Become a life-saver by signing up for Restart a Heart Day 2022!

12 February 2022

Terry Porter, pictured right, with his life-saver Jon Thordarson

Terry Porter, pictured right, with his life-saver Jon Thordarson

Secondary schools are being urged to sign up for a free life-saving lesson from Yorkshire Ambulance Service to mark Restart a Heart Day 2022.

Staff and volunteers will visit secondary schools across Yorkshire to teach cardiopulmonary resuscitation (CPR) to around 40,000 students on Friday 14 October.

Specialist Paramedic Jon Thordarson emphasised the importance of learning CPR after he was reunited with a stranger whose life he saved while travelling home from a holiday in Gran Canaria.

Jon, who is based in Hull, was on the plane waiting for take-off when a fellow passenger, Terry Porter, collapsed in cardiac arrest nearby.

With no other medics on the plane, Jon started CPR and gave six shocks with the plane’s defibrillator before the 50-year-old started showing signs of life. Terry was well enough to return to England six days later.

Jon said: “I’ve spent the last seven years volunteering as part of Restart a Heart Day, teaching people how to do CPR and what to do if someone has a cardiac arrest. Despite attending and managing out-of-hospital cardiac arrests on a regular basis for Yorkshire Ambulance Service, this is the first time it has happened while I’ve been off duty… and in a different country! Cardiac arrests can happen to anyone at any time and by knowing CPR, you can give that person the best possible chance of survival.”

Last month, Jon travelled to London and was reunited with Terry, who said: “It’s really difficult to sum up the experience. I am of course forever grateful to Jon for being there and not only giving me a second chance at life but also restoring my faith in people. There are indeed angels and heroes in this world. I wouldn’t be here today if he hadn’t stepped in and taken control. I now have first-hand experience of how CPR knowledge and expertise can save lives.”

The campaign launch comes as research confirms the effectiveness of the Restart a Heart Day training on people’s confidence and competence to step in and save the life of someone in cardiac arrest.

Results of a study among students who took part in last year’s training revealed that the life-saving lesson led to:

  • 90% being able to identify someone in cardiac arrest (48% increase from pre to post training)
  • 93% being confident to perform chest compressions (51% increase from pre to post training)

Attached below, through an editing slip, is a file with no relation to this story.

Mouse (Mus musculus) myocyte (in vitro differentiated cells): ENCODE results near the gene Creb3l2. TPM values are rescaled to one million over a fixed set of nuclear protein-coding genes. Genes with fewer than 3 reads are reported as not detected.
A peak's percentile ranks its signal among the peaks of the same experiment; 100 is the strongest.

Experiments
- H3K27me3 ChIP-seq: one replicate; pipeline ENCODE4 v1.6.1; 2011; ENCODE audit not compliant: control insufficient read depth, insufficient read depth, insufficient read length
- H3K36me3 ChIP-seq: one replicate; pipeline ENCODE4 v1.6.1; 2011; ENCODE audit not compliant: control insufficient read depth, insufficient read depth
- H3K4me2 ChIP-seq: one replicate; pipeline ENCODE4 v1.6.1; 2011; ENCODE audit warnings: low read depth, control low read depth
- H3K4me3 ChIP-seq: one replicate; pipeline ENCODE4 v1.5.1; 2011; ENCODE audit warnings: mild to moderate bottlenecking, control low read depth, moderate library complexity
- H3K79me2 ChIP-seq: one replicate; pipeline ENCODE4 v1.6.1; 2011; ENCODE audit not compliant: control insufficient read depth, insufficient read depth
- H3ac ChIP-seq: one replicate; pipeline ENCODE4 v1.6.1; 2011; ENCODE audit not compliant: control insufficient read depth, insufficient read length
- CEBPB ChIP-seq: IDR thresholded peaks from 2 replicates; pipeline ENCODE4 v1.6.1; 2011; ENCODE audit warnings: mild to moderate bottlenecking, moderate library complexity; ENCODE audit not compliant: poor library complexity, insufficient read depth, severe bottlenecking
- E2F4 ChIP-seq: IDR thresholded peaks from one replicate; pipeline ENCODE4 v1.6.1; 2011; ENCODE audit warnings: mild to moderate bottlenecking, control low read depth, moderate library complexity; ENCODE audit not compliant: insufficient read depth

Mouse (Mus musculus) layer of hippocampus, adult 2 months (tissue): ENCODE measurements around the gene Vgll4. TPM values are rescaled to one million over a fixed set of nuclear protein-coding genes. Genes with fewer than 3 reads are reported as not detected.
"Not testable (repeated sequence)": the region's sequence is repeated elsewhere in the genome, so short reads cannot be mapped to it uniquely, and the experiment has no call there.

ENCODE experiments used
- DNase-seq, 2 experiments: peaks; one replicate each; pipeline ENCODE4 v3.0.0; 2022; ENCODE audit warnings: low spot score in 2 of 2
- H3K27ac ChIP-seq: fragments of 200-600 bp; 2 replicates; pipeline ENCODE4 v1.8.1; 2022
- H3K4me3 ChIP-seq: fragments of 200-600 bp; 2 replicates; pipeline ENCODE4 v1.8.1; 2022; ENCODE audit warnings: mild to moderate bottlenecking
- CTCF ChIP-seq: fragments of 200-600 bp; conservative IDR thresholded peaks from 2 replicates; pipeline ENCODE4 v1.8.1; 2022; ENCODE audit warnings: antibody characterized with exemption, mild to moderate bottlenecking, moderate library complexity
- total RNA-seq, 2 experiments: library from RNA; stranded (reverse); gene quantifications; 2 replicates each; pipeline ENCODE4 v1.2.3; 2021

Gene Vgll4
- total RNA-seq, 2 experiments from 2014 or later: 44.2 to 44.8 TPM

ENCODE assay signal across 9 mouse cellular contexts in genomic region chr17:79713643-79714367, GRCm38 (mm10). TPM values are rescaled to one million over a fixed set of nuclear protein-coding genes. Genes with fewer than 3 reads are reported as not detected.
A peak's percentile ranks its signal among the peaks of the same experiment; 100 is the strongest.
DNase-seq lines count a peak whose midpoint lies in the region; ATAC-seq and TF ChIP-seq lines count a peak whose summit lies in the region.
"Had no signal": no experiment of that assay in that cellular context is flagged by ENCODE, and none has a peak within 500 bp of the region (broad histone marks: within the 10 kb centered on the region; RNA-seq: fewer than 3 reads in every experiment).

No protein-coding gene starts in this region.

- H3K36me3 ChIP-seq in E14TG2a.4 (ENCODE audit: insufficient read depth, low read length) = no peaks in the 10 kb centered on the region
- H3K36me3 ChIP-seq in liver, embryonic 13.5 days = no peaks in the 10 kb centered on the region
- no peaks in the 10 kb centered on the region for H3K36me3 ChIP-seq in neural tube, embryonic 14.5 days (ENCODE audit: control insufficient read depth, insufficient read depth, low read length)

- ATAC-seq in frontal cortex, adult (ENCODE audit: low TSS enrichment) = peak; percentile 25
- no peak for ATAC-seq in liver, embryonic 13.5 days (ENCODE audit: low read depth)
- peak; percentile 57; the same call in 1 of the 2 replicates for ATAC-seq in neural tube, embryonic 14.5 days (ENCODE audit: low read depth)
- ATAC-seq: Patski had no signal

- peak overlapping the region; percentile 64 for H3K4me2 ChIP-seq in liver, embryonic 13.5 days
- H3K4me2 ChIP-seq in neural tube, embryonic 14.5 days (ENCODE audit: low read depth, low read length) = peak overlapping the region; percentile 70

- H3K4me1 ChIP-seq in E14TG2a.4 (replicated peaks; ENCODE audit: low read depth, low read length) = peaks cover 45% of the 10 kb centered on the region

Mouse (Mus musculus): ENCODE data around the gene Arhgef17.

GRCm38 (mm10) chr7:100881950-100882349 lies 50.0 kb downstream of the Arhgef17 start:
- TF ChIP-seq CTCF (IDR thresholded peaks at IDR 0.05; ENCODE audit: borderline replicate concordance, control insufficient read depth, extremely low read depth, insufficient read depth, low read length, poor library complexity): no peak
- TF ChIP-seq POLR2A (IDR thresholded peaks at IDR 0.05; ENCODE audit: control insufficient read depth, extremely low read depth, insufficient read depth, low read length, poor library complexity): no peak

• 58% being confident to use a defibrillator if there was one nearby (55% increase from pre to post training)
  • 93% being willing to perform CPR on a family member (33% increase from pre to post training)
  • 86% being willing to perform CPR on a stranger (42% increase from pre to post training).

Jason Carlyon, Community Engagement Manager for Yorkshire Ambulance Service, said: “We were delighted with the results of the research which emphasise the importance of the CPR training on student’s knowledge, attitude and willingness to help in the event of a cardiac arrest. By making CPR training more accessible to all, we will be able to improve cardiac arrest survival rates.”

Secondary schools can register for Restart a Heart Day 2022 by completing the form here before the closing date on Friday 1 April.

Over 30,000 people suffer a cardiac arrest out of hospital in the UK every year. The earlier a patient can receive CPR and a shock from a defibrillator, the greater their chance of survival.

Currently in the UK, less than one (8.6%) in ten people survive a cardiac arrest. If we achieved the same survival rates of countries like Norway (25%), where CPR is taught in schools, an additional 100 lives could be saved each week - the equivalent of approximately 5,000 every year.

Restart a Heart Day, which is supported by the Yorkshire Ambulance Service Charity, is again being organised in conjunction with the Resuscitation Council (UK), the British Heart Foundation, which provides training equipment to eligible schools free of charge as part of its Nation of Lifesavers campaign, and St John Ambulance.

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